Every six months, specifically in May and November of each year, the United States Department of Justice updates the Median Family Income figures in every state. In turn, these figures determine whether an individual or a couple qualify to file a Jacksonville Chapter 7 Bankruptcy. More specifically, if your income is below the median income for your household size in your state, then you most likely qualify for a Chapter 7 Bankruptcy; however, if your median income is above the income allowed for your family size in your state, then you will have to file under Chapter 13 of the United States Bankruptcy Code.
How do I know if my income qualifies for a Chapter 7 Bankruptcy in Jacksonville, Florida?
You will have to pass something called the MEANS Test in order to qualify for a Chapter 7 Bankruptcy in Jacksonville, Florida. The MEANS Test is more or less a comparison between your income over the last six months and your household size.
The Median Family Income in Florida as of November 1, 2016 are:
- Family size of 1: $3,668 per month, or $44,021 per year;
- Family size of 2: $4,555 per month, or $54,655 per year;
- Family size of 3: $4,990 per month, or $49,881 per year;
- Family size of 4: $5,957 per month, or $71,480 per year;
- Family size of 5: $6,657 per month, or $79,880 per year;
- Family size of 6: $7,657 per month, or $88,280 per year,
- Family size of 7: $8,057 per month, or $96,680 per year.
For each additional family member you have, you can add $7,500 per year.
Therefore, if you are married and have two children, you are a household size of four. Since the median household income for a household of four in Florida is $5,957 per month or $71,480 per year, then you and your spouse would have to make $5,957 or less per month in order to qualify to file a Chapter 7 Bankruptcy in Jacksonville, Florida. If you and your spouse make more than $5,597 per month, then you will have to file a Chapter 13 Bankruptcy instead.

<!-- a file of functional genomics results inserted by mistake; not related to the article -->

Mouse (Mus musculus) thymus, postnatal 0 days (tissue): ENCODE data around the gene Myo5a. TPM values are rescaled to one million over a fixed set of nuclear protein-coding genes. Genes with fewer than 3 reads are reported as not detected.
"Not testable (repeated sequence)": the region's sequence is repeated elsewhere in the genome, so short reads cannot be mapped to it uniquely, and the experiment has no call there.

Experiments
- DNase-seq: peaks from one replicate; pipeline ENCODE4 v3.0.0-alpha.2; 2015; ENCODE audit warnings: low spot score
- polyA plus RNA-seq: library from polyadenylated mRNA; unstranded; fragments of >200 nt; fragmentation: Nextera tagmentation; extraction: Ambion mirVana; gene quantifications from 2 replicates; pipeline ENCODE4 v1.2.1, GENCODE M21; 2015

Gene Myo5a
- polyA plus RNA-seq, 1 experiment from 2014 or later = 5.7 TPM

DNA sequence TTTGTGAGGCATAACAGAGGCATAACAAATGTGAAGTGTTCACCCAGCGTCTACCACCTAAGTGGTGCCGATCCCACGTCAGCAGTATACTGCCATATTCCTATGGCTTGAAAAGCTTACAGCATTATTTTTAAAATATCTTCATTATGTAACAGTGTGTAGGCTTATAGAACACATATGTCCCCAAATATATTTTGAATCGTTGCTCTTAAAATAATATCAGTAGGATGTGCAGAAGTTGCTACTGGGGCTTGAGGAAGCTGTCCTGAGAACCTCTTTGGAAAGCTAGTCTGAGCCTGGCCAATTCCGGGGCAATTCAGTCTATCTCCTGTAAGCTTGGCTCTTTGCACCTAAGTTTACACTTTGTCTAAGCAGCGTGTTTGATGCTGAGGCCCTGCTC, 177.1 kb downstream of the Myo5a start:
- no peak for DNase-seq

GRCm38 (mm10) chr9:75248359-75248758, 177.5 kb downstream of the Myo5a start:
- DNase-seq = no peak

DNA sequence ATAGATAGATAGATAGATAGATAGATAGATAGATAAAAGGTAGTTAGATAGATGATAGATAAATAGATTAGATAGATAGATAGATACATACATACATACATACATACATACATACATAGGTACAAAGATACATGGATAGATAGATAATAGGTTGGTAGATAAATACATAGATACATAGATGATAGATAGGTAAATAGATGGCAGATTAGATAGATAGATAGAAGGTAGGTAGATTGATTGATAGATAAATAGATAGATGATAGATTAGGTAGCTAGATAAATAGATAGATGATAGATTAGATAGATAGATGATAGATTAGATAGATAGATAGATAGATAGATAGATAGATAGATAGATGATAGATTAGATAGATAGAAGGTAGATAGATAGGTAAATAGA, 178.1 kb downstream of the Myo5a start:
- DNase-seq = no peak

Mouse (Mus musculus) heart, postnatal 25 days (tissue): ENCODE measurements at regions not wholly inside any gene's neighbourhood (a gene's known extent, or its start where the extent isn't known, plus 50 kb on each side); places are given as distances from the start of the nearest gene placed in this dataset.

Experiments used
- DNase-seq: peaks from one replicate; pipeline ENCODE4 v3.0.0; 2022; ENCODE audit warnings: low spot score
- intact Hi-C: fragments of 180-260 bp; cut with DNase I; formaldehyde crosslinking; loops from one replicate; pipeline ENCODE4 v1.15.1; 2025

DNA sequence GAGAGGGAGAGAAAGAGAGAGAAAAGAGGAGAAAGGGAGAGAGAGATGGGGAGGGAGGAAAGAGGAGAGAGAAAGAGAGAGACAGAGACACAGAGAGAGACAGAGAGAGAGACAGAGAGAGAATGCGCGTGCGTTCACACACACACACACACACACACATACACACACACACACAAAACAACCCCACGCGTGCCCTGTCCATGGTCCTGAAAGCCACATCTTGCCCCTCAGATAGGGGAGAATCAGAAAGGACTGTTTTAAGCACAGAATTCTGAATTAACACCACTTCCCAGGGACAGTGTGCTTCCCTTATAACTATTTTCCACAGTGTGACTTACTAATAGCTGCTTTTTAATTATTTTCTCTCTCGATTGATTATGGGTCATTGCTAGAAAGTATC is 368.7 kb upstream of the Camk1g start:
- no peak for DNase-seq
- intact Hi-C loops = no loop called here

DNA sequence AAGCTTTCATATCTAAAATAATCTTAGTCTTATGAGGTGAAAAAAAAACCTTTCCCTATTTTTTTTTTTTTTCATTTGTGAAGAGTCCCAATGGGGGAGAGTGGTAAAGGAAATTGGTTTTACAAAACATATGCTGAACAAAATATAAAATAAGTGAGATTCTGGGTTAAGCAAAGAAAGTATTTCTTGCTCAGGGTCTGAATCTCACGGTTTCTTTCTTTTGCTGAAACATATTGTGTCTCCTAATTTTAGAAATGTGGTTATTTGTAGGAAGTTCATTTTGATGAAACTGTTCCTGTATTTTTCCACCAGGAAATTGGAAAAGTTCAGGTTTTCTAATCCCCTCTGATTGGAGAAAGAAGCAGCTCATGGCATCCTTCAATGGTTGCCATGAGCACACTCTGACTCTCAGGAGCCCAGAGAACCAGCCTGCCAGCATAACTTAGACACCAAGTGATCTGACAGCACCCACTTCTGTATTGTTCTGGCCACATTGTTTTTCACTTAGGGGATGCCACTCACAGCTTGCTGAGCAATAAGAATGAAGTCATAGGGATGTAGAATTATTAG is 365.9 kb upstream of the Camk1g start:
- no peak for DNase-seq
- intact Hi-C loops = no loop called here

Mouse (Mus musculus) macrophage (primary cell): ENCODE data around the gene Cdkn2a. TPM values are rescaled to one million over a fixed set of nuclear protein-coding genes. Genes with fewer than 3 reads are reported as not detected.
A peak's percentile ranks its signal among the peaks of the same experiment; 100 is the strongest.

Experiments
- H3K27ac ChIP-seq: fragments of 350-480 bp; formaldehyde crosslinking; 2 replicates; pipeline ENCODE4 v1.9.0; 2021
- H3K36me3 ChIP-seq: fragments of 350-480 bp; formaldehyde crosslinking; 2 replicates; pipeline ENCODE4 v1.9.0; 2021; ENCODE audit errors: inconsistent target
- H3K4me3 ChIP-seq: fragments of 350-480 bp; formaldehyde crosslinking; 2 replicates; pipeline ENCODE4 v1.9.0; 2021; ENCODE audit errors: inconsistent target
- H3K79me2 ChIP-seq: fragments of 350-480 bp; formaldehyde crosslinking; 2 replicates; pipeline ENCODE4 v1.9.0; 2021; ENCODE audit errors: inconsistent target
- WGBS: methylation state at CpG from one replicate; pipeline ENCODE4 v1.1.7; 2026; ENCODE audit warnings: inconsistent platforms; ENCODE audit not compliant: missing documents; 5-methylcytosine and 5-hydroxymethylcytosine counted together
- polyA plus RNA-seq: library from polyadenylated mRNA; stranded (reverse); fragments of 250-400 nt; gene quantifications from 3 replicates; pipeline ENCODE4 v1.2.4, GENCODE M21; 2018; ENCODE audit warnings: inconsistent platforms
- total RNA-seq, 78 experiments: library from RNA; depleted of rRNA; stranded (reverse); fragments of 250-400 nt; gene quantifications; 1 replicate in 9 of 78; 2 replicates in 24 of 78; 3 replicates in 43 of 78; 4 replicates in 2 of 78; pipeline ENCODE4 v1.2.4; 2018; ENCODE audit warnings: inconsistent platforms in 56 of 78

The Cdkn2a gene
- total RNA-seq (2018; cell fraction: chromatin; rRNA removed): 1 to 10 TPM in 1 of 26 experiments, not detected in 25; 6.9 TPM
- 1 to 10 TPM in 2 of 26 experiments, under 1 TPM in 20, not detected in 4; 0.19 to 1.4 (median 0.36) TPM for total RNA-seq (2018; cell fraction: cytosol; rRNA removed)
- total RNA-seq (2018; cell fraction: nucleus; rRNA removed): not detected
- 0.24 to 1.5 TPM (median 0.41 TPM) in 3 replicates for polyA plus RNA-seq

Luckily, with the example above, if you and your spouse make over $5,957 per month there might be a few exceptions the Means Test can offer which could help you qualify for a Chapter 7 Bankruptcy. This is where you would have to complete part (b) of the MEANS Test. Part (b) of the MEANS Test automatically gives you certain deductions that are set by the United States Bankruptcy Code and then defined per state for healthcare, medical expenses, charitable donation(s), school expenses, utilities, etc.
As an illustration, and in addition to the deductions you are given automatically, if you have a mortgage on your homestead residence, your monthly mortgage payment could be used as an exemption. Likewise, if your vehicle is financed, then your monthly car payment can also be used as an exemption to help you qualify for a Jacksonville Chapter 7 Bankruptcy.
If you are thinking about filing bankruptcy in the Jacksonville or surrounding areas and are concerned that you might not qualify for a Chapter 7 Bankruptcy, then it is always a good idea to first meet and get the advice of an experienced Jacksonville Bankruptcy Attorney. Not only can an attorney help you determine whether you qualify for a Chapter 7 Bankruptcy or not, but an experienced bankruptcy attorney can also help you determine whether bankruptcy is your best option and what assets you have that might be at risk.
If you’d like to discuss your particular situation with an experienced Jacksonville Bankruptcy Attorney, then contact the Law Office of David M. Goldman today for your free initial consultation.